Monday, 23 December 2019

Types of - [Contact Force, Non-Contact Force (s)] - Examples

  Daman       Monday, 23 December 2019
We are explaining the interaction between bodies. In this brief article, you'll discover all you need to know about contact force (s), types of contact force with examples, non-contact force (s), and examples. Let's start discussing one by one.



Types of - [Contact Force, Non-Contact Force (s)] - Examples


Contact Force (s)

The forces which act on bodies when they are in physical contact. These forces are produced and experienced when a body comes in contact with another body. For example,
  • The force of friction (frictional force)
  • Normal reaction force
  • Force of tension exerted by a string
  • Force exerted by a spring
  • Force exerted on two bodies during collision etc.
When you pushed on an object you are definitely contacting the object directly or indirectly.

Types of Contact Forces

Frictional Force: When a body slide (or rolls) over a rough surface, a force starts acting on the body in a direction opposite to the motion of the body, along with the surface in contact. This is called the frictional force or the force of friction.

Normal reaction force: When a body is placed on a surface, the body exerts a force downwards equal to its weight on the surface, but the body does not move (or fall) because the surface exerts an equal and opposite force on the body normal(900) to the surface which is called the normal reaction force.

Tension force: When a body is suspended by a string, the body, due to its weight W pulls the string vertically downwards and the string in its stretched condition pulls the body upwards by a force which balances the weight of the body. This force developed in the string is called the tension force T (or the force of tension).

Force exerted by a spring:  If the spring is compressed, it pushes attached object away with a force F so as to come back to its original form.The force F acting on the object to pull it away is called the restoring force.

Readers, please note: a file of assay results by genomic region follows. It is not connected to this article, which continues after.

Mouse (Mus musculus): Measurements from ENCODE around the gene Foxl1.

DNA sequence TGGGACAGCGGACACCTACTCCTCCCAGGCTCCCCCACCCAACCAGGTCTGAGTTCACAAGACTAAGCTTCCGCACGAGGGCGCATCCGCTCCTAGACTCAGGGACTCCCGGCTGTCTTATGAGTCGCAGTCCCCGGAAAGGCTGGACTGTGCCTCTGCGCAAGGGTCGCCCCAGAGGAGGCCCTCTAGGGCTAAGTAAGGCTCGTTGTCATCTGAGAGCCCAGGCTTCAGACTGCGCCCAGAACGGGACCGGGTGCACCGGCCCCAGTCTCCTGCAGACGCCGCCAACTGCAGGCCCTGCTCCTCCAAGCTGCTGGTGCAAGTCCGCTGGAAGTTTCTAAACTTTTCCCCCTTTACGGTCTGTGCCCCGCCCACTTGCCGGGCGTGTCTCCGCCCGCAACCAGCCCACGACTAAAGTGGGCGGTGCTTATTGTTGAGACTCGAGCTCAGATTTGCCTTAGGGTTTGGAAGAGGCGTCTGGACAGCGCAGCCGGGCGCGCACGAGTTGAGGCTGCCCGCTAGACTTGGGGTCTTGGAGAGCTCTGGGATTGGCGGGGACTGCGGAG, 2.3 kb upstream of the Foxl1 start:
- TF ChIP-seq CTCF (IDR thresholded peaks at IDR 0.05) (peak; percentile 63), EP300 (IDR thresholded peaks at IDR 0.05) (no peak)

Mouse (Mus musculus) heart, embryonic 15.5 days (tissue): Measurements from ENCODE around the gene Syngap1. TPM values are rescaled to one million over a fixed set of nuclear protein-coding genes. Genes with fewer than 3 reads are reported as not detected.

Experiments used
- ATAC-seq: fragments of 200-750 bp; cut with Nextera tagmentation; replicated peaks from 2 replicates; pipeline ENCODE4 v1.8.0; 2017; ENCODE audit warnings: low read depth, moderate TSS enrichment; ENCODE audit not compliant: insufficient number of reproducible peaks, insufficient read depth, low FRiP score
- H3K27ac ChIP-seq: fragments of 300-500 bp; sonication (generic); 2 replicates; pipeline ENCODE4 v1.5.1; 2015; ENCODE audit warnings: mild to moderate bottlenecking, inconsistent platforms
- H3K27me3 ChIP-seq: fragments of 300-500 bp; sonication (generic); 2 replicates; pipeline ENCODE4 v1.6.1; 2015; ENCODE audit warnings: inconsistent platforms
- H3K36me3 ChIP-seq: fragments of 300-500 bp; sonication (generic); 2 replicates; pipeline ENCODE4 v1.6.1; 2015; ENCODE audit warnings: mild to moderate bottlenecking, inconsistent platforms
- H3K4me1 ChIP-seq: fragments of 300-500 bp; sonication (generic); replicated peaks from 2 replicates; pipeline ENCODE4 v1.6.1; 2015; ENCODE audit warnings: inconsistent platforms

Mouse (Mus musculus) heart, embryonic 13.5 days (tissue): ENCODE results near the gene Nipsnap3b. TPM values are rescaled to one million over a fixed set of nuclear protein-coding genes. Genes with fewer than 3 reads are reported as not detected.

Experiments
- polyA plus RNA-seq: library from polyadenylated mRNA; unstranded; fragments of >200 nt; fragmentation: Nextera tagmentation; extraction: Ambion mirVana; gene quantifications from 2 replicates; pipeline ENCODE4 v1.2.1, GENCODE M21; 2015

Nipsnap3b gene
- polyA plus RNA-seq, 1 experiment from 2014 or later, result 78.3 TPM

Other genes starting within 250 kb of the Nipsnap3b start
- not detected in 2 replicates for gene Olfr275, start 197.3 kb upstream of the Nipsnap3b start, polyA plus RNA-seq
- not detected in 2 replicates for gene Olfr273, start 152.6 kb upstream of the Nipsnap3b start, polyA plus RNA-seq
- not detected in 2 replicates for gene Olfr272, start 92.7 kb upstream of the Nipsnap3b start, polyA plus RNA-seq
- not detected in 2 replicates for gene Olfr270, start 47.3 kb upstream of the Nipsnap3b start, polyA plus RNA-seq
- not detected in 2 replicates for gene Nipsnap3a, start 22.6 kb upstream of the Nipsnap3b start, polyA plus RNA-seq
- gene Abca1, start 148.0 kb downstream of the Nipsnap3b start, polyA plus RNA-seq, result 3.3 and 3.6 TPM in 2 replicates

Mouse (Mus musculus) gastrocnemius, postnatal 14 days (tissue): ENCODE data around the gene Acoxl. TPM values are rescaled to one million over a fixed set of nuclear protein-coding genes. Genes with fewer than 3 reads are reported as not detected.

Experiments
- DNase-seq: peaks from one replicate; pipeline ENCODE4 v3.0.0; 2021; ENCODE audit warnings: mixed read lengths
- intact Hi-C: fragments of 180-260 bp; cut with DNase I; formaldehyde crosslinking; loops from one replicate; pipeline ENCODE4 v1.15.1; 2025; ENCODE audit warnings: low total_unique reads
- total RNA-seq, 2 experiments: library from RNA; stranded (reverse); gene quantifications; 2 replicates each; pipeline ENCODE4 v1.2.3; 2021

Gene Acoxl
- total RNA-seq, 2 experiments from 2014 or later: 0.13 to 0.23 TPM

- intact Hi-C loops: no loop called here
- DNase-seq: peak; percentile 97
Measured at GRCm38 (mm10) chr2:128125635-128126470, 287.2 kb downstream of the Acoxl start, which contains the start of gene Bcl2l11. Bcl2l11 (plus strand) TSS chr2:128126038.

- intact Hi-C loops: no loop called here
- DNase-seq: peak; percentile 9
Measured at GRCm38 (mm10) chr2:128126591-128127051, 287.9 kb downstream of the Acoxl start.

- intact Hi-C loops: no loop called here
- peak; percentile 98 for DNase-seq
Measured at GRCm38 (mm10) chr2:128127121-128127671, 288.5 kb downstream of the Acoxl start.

Force exerted during collision: When two bodies collide, they push each other. As a result, equal and opposite forces act on each body.

Contact Force Examples

Suppose that you're thirsty and there is a glass full of water lying on the table. In order to drink some water from this glass, you have to lift the glass towards your mouth. That is you have to apply force on the glass.

How are you applying this force? - You are touching the glass and lifting it in your hand. So, the force you are applying on the glass is a contact force.
  • When a book placed on the table top is pushed to the right, the force of friction acts on the book towards the left. This force resists the motion of book on the table top.
  • When you hold a block on your palm, the block exerts a force due to its weight downwards on your palm. You have to exert a reaction force upwards on the block normal (900) to the palm to keep the block in position.
  • When you kick a soccer ball you are contacting the soccer ball during the kick. So, it is also a contact force.

Non-Contact Force (s)

The forces experienced by bodies even without being physically touched are called the non-contact forces or the forces at a distance.
  • The gravitational force,
  • Electrostatic force, and
  • Magnetic force are the non-contact forces.
Non-contact forces do not require contact to cause a force. They have an invisible force field or field of influence.

Gravitational force: In-universe, each particle attracts the other particle due to its mass. This force of attraction between them is called the gravitational force.

Electrostatic force: Two like charges repel, while two, unlike charges, attract each other. The force between the charges is called the electrostatic force.

Magnetic force: Two like magnetic poles repel, while two, unlike magnetic poles, attract each other. The force between the magnetic poles is called the magnetic force.

Non-Contact Force Examples

Gravitational force
  • If a body is thrown up in the air, it goes up, reaches a height and then returns to the ground.
  • A coin falls down when it is dropped from a height.
Electrostatic force
  • When a comb is rubbed on dry hairs, it gets charged. If this comb is brought near the small bits of paper, opposite charges are induced on the bits of paper and they begin to move towards the comb. The motion of paper bits is due to the attractive electrostatic force exerted between the unlike charges on the paper bits and the comb.
Magnetic force
  • When a pole of a magnet is brought near a small iron nail (without touching it), an opposite polarity is induced on the nail and it moves towards the magnet.
This is all about the basics of contact force (s), types of contact force with examples, non-contact force (s), and examples.
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